After a brief burst of originality, we're back to Hollywood being (mostly) out of ideas, with the biggest film of the weekend being an almost literal retread.
Weekend Forecast for April 3-5, 2009
By Reagen Sulewski
April 3, 2009
Fast & Furious is the confusingly titled fourth film in the The Fast and the Furious franchise, following the original, the Paul Walker-led 2 Fast 2 Furious, and the almost throwaway The Fast and the Furious 3: Tokyo Drift. Recycling the title and most of the cast, Fast & Furious teams up Vin Diesel and Paul Walker to race comically souped-up cars while committing crimes.
Well, this time, they're committing crimes to help stop other people from committing crimes. Former enemies Diesel and Walker team up again, working undercover for the feds to take down a Mexican heroin cartel, which somehow can be done by driving really fast. Plot isn't really important here, as it's all about things going really fast.
These movies, which were never all that smart to begin with, have become relentlessly stupid, with increasingly ridiculous stunts. This version seems to have added "pointless" to that equation, moving to bad CGI-rendered cars for some of the larger set pieces. For a series that's all about fetishizing absurd-but-real cars, putting fake ones in there seems like blasphemy.
But, as uniformly bad as these films have been, they've been almost as uniformly popular, with even Tokyo Drift opening to $24 million. Clearly the title has some juice in it. The hope seems to be that bringing back the original actors will pump the box office back up to what it once was.
That seems to be an accurate assumption, even if the wattage on the stars isn't quite what it once was. Diesel had a hit with Disney in The Pacifier, but his drama and action films since xXx have been rather miserable performers. Paul Walker continually gets out acted by balsa wood, and Michelle Rodriguez and Jordana Brewster are non-factors in getting people into seats. Put them all together, and put them in cars that go fast, and people will apparently show up in droves. Tracking has this one approaching the opening weekend of the first film, and I think there's good odds this stunt works. Opening in over 3,400 venues, it should see a weekend of $41 million.
Adventureland is the other wide release film for the week, covering the comedy market. Directed by Superbad's Greg Mottola, it's a semi-autobiographical coming-of-age story set in 1987. Jesse Eisenberg plays a recent college grad, who takes a job at a local amusement park in order to pay for grad school. Populating the park is a cast of zany characters, but also Eisenberg's dreamgirl (Kristen Stewart, and it's too bad Eisenberg doesn't play a vampire).
Although the job at the park is a dead-end, go-nowhere one, the workplace is one of those "life experience" locations that turns Eisenberg's summer into one of "those summers you never forget" – in order that there's actually a film for us to watch. In fact, it seems to almost completely occupy the same space as some of the "classic" '80s comedies like One Crazy Summer and Better Off Dead.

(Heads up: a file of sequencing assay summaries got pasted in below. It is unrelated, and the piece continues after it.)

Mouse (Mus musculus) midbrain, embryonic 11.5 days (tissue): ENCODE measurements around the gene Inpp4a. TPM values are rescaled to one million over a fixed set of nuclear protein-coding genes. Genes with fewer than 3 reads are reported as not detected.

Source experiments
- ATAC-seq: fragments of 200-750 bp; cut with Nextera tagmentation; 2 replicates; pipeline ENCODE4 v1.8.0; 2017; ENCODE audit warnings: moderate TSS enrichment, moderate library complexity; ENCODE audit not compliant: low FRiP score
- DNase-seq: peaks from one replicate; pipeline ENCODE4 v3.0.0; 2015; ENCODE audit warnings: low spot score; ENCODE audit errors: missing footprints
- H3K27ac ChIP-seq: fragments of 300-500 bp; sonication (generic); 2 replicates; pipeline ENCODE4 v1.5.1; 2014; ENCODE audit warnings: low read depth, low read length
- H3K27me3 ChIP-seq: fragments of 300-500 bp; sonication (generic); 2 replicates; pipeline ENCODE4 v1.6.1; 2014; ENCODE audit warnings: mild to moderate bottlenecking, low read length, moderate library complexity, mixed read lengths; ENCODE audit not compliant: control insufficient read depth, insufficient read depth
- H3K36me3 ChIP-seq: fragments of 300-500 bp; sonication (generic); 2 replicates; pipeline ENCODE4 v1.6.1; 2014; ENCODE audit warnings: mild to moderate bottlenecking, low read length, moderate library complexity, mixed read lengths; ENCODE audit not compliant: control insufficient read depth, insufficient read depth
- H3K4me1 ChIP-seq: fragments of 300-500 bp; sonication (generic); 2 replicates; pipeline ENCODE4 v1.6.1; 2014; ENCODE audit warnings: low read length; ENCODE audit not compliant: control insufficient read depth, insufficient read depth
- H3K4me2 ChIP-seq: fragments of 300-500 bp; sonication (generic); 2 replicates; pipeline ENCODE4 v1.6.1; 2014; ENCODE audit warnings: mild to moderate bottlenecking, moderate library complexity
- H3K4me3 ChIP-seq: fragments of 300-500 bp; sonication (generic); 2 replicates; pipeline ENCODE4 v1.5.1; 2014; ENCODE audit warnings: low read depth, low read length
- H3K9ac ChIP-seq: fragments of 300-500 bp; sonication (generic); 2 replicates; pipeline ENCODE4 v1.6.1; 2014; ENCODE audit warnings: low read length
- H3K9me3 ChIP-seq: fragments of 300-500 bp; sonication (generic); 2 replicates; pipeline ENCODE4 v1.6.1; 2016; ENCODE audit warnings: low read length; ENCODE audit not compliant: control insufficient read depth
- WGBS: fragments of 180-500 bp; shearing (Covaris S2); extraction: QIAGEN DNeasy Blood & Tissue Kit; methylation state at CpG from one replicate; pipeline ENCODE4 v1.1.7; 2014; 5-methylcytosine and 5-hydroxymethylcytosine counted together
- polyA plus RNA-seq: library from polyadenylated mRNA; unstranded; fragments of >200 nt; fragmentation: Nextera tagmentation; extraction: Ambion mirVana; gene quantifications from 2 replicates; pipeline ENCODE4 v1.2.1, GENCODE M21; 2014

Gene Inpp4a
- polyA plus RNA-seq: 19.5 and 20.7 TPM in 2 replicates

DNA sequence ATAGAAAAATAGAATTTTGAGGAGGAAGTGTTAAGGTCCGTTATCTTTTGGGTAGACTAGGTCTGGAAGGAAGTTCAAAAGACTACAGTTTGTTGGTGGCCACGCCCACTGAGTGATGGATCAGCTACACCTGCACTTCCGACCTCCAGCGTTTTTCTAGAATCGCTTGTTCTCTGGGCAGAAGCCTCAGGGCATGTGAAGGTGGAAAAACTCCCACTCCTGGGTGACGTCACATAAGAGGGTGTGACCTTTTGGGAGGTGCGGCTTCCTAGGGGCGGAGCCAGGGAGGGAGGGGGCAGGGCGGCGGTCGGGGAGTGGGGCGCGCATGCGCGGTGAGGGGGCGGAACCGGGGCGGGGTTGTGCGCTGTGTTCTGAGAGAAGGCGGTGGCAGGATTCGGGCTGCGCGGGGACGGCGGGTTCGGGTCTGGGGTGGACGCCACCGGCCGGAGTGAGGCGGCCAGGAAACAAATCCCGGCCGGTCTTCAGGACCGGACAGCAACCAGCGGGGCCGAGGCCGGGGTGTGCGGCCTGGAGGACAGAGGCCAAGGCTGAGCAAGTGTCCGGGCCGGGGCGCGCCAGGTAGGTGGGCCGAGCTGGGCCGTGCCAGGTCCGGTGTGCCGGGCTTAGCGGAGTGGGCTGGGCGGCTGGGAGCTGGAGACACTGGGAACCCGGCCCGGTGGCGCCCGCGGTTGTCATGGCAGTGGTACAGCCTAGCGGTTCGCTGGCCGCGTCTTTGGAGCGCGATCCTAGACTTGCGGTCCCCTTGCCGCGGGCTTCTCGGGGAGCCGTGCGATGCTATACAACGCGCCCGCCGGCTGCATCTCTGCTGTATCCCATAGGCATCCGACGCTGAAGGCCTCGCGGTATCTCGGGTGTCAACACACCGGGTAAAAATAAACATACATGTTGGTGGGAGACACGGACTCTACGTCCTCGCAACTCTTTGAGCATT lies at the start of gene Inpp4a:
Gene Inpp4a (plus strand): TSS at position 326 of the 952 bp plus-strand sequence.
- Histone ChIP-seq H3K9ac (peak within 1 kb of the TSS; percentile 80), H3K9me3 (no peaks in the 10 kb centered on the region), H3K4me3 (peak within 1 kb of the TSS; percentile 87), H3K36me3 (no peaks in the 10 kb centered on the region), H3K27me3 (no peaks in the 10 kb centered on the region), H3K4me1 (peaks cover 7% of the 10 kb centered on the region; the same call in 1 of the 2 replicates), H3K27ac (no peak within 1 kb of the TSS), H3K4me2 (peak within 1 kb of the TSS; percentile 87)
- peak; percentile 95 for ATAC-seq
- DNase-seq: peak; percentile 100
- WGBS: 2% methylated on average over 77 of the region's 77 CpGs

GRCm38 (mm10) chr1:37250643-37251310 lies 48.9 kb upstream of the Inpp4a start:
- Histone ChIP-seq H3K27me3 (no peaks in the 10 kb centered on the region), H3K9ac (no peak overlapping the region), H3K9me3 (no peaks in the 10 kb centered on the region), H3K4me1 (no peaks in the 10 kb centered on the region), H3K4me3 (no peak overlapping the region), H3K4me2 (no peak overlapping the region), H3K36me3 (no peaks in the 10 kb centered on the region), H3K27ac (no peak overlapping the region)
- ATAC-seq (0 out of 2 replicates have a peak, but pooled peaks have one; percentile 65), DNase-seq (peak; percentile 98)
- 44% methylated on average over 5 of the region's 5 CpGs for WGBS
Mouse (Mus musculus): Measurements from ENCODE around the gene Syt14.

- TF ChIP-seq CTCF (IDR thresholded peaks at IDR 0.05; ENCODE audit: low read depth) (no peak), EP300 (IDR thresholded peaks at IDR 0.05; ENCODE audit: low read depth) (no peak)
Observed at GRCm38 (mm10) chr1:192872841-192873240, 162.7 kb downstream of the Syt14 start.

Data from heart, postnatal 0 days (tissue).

Also involved in the cast are Ryan Reynolds, Martin Starr, Bill Hader and Kristen Wiig, though it's really Eisenberg's show here. Far from a star, but a compelling actor in films like Roger Dodger and The Squid and the Whale, he's being asked to carry a big film for the first time here. Adventureland has mild star-making potential, but this is really a smaller film that's getting to punch above its weight because of the director and his connections to the Apatow mafia. Opening on about 1,800 screens, Adventureland should come in with about $13 million on the weekend.
Monsters vs. Aliens was a huge winner last weekend, opening to $59 million, with a significant portion of that coming from 3-D showings. It's a pretty significant shot in the Pixar/DreamWorks animation battle, with DreamWorks making a hit out of a non-talking animal, non-pop-culture based story. It remains to be seen how long 3-D will continue to sell films, but for now it's proving to be a pretty popular gimmick, especially in animation. It probably won't repeat as champion this weekend, but it should come in a close second, with about $36 million.
The Haunting in Connecticut was a surprise hit last weekend, grabbing $23 million in its debut. What appeared to be a pretty generic horror film somehow broke out pretty well, and I'm inclined to believe it's due to the mysterious and unidentifiably creepy images from the commercials and trailer, which created a sense of mystery. Also, a claim of "based on true events" likely gave it some gravitas that other shlock horror wouldn't get. That aside, I don't expect this to be the rare horror film to buck the trend of massive weekend drops, and we should see about $11 million for weekend number two.
I Love You, Man should slip in for fifth spot, leapfrogging the Nic Cage FX spectacular Knowing in the charts. It's another in the group of recent films that seems to be bucking the decades-long trend of declining carryovers, with just a 30% drop in its second weekend. Audiences seem to be rediscovering word-of-mouth, for some reason. Give it $8 million for this weekend, while Knowing drops to $7 million.
Sunshine Cleaning, while not opening wide, should make it into the top ten on 479 screens this weekend, after just missing out last weekend. The film, from the producers of Little Miss Sunshine, stars Amy Adams and Emily Blunt as sisters who start a business cleaning up crime scenes. Ultimately about the troubled relationship between the two sisters, it's got quirky indie hit written all over it. I look for it to come in with about $3 million.